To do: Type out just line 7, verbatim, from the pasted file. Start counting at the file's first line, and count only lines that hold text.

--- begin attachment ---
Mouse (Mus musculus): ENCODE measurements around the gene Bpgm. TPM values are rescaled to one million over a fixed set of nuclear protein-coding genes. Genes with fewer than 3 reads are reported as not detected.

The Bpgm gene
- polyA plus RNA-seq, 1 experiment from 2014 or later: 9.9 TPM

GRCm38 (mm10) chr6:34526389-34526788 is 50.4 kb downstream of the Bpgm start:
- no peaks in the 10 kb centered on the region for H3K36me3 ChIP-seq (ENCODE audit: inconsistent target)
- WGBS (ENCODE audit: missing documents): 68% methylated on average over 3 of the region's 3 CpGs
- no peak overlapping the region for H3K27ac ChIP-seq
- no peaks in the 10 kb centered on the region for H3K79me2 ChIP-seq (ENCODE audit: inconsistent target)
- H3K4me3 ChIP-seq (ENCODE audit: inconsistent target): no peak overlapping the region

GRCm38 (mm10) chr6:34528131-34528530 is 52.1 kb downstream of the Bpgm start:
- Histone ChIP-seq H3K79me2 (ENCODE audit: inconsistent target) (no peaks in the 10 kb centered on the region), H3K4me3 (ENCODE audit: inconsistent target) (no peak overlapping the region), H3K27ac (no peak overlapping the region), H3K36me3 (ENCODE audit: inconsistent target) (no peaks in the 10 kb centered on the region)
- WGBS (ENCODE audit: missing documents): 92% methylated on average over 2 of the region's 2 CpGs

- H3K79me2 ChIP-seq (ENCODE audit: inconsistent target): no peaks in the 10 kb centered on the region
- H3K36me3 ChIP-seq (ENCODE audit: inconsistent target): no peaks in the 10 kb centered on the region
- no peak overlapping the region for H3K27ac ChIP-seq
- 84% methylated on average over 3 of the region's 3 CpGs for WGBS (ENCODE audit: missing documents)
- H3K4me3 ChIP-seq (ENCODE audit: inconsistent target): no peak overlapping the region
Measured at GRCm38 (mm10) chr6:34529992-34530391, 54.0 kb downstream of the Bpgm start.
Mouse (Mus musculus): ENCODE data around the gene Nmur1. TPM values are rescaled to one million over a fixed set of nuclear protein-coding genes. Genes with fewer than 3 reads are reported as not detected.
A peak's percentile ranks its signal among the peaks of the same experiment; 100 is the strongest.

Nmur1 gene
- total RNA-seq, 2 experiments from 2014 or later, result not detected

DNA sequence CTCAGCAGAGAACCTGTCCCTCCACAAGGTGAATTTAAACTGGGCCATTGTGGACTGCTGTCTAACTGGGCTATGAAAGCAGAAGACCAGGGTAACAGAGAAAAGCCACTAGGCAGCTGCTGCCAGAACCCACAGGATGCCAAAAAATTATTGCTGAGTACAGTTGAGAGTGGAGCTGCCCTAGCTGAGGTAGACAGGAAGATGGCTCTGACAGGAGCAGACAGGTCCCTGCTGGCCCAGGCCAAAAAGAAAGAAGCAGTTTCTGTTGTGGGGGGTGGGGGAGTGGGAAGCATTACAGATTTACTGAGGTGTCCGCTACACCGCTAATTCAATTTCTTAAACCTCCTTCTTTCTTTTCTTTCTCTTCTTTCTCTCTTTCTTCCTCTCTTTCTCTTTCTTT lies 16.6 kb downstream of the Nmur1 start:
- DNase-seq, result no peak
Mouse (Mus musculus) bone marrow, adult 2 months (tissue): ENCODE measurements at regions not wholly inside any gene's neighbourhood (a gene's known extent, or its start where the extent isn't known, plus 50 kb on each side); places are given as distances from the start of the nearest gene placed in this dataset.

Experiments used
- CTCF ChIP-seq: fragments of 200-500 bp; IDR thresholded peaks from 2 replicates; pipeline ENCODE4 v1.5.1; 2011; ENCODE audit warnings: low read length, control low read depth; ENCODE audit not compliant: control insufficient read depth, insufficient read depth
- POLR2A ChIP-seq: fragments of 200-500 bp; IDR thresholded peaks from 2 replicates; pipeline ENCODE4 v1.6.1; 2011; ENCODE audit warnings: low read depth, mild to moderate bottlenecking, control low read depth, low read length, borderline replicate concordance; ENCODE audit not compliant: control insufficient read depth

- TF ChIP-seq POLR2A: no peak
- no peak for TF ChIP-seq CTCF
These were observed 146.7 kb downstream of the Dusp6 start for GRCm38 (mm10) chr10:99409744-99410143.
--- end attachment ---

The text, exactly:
- no peak overlapping the region for H3K27ac ChIP-seq